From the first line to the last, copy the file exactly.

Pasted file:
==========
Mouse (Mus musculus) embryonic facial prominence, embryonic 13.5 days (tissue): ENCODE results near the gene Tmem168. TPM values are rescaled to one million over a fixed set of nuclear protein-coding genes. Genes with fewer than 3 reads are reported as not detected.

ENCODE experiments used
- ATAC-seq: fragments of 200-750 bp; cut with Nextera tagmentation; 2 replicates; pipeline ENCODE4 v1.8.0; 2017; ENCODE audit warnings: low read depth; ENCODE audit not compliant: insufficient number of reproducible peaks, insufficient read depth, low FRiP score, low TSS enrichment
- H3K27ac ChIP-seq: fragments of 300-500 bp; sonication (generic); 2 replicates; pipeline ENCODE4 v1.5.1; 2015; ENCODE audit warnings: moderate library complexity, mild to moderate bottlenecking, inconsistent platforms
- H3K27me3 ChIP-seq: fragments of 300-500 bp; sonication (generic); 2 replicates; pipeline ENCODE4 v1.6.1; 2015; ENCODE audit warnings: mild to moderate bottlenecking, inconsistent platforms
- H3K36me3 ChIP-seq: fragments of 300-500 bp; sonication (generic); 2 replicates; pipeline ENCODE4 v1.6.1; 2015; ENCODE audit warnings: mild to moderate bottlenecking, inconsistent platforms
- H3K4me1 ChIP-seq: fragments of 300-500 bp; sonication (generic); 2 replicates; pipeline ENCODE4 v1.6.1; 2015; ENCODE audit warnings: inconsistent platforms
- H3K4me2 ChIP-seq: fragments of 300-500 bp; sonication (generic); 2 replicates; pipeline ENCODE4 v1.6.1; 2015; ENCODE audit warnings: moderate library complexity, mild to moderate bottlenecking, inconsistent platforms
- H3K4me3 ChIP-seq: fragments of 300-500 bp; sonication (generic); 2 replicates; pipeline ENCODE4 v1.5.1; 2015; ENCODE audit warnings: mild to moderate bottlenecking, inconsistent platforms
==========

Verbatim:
Mouse (Mus musculus) embryonic facial prominence, embryonic 13.5 days (tissue): ENCODE results near the gene Tmem168. TPM values are rescaled to one million over a fixed set of nuclear protein-coding genes. Genes with fewer than 3 reads are reported as not detected.

ENCODE experiments used
- ATAC-seq: fragments of 200-750 bp; cut with Nextera tagmentation; 2 replicates; pipeline ENCODE4 v1.8.0; 2017; ENCODE audit warnings: low read depth; ENCODE audit not compliant: insufficient number of reproducible peaks, insufficient read depth, low FRiP score, low TSS enrichment
- H3K27ac ChIP-seq: fragments of 300-500 bp; sonication (generic); 2 replicates; pipeline ENCODE4 v1.5.1; 2015; ENCODE audit warnings: moderate library complexity, mild to moderate bottlenecking, inconsistent platforms
- H3K27me3 ChIP-seq: fragments of 300-500 bp; sonication (generic); 2 replicates; pipeline ENCODE4 v1.6.1; 2015; ENCODE audit warnings: mild to moderate bottlenecking, inconsistent platforms
- H3K36me3 ChIP-seq: fragments of 300-500 bp; sonication (generic); 2 replicates; pipeline ENCODE4 v1.6.1; 2015; ENCODE audit warnings: mild to moderate bottlenecking, inconsistent platforms
- H3K4me1 ChIP-seq: fragments of 300-500 bp; sonication (generic); 2 replicates; pipeline ENCODE4 v1.6.1; 2015; ENCODE audit warnings: inconsistent platforms
- H3K4me2 ChIP-seq: fragments of 300-500 bp; sonication (generic); 2 replicates; pipeline ENCODE4 v1.6.1; 2015; ENCODE audit warnings: moderate library complexity, mild to moderate bottlenecking, inconsistent platforms
- H3K4me3 ChIP-seq: fragments of 300-500 bp; sonication (generic); 2 replicates; pipeline ENCODE4 v1.5.1; 2015; ENCODE audit warnings: mild to moderate bottlenecking, inconsistent platforms